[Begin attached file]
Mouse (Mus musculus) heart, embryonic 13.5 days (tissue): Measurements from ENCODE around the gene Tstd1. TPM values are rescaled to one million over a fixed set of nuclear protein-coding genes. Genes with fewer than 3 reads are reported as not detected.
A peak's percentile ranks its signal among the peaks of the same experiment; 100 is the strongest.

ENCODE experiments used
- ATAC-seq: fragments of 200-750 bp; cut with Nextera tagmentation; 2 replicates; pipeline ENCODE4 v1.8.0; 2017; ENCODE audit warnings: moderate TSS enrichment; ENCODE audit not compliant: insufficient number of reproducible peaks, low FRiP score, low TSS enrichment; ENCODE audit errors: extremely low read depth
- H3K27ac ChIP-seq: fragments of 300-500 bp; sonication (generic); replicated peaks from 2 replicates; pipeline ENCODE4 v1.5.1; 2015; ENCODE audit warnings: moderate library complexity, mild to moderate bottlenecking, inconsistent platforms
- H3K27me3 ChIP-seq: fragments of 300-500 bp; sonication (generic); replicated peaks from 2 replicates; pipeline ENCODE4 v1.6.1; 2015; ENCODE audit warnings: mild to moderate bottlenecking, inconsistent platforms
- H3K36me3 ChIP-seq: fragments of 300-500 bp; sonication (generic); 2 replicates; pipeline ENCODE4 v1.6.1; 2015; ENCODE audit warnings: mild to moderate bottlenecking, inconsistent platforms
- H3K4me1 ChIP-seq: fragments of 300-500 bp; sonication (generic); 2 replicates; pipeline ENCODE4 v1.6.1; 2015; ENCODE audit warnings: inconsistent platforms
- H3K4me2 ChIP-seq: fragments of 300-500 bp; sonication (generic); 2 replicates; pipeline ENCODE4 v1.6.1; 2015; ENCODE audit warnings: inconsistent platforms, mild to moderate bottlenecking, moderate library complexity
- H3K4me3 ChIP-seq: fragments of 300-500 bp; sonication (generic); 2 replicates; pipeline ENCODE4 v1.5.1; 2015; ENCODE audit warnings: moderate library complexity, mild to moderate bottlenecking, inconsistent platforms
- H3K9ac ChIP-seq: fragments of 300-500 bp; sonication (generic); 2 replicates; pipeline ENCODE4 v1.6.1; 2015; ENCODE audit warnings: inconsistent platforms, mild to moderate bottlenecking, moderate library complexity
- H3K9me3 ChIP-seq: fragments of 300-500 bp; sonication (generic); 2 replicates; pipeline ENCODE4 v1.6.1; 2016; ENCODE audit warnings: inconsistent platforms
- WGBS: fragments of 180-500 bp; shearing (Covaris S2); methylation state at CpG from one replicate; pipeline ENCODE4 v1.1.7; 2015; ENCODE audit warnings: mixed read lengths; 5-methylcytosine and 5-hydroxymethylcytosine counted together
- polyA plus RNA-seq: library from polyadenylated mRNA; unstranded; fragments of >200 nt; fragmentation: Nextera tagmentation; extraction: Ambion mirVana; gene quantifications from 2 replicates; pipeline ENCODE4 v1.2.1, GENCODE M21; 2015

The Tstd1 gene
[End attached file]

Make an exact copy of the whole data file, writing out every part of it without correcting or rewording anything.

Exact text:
Mouse (Mus musculus) heart, embryonic 13.5 days (tissue): Measurements from ENCODE around the gene Tstd1. TPM values are rescaled to one million over a fixed set of nuclear protein-coding genes. Genes with fewer than 3 reads are reported as not detected.
A peak's percentile ranks its signal among the peaks of the same experiment; 100 is the strongest.

ENCODE experiments used
- ATAC-seq: fragments of 200-750 bp; cut with Nextera tagmentation; 2 replicates; pipeline ENCODE4 v1.8.0; 2017; ENCODE audit warnings: moderate TSS enrichment; ENCODE audit not compliant: insufficient number of reproducible peaks, low FRiP score, low TSS enrichment; ENCODE audit errors: extremely low read depth
- H3K27ac ChIP-seq: fragments of 300-500 bp; sonication (generic); replicated peaks from 2 replicates; pipeline ENCODE4 v1.5.1; 2015; ENCODE audit warnings: moderate library complexity, mild to moderate bottlenecking, inconsistent platforms
- H3K27me3 ChIP-seq: fragments of 300-500 bp; sonication (generic); replicated peaks from 2 replicates; pipeline ENCODE4 v1.6.1; 2015; ENCODE audit warnings: mild to moderate bottlenecking, inconsistent platforms
- H3K36me3 ChIP-seq: fragments of 300-500 bp; sonication (generic); 2 replicates; pipeline ENCODE4 v1.6.1; 2015; ENCODE audit warnings: mild to moderate bottlenecking, inconsistent platforms
- H3K4me1 ChIP-seq: fragments of 300-500 bp; sonication (generic); 2 replicates; pipeline ENCODE4 v1.6.1; 2015; ENCODE audit warnings: inconsistent platforms
- H3K4me2 ChIP-seq: fragments of 300-500 bp; sonication (generic); 2 replicates; pipeline ENCODE4 v1.6.1; 2015; ENCODE audit warnings: inconsistent platforms, mild to moderate bottlenecking, moderate library complexity
- H3K4me3 ChIP-seq: fragments of 300-500 bp; sonication (generic); 2 replicates; pipeline ENCODE4 v1.5.1; 2015; ENCODE audit warnings: moderate library complexity, mild to moderate bottlenecking, inconsistent platforms
- H3K9ac ChIP-seq: fragments of 300-500 bp; sonication (generic); 2 replicates; pipeline ENCODE4 v1.6.1; 2015; ENCODE audit warnings: inconsistent platforms, mild to moderate bottlenecking, moderate library complexity
- H3K9me3 ChIP-seq: fragments of 300-500 bp; sonication (generic); 2 replicates; pipeline ENCODE4 v1.6.1; 2016; ENCODE audit warnings: inconsistent platforms
- WGBS: fragments of 180-500 bp; shearing (Covaris S2); methylation state at CpG from one replicate; pipeline ENCODE4 v1.1.7; 2015; ENCODE audit warnings: mixed read lengths; 5-methylcytosine and 5-hydroxymethylcytosine counted together
- polyA plus RNA-seq: library from polyadenylated mRNA; unstranded; fragments of >200 nt; fragmentation: Nextera tagmentation; extraction: Ambion mirVana; gene quantifications from 2 replicates; pipeline ENCODE4 v1.2.1, GENCODE M21; 2015

The Tstd1 gene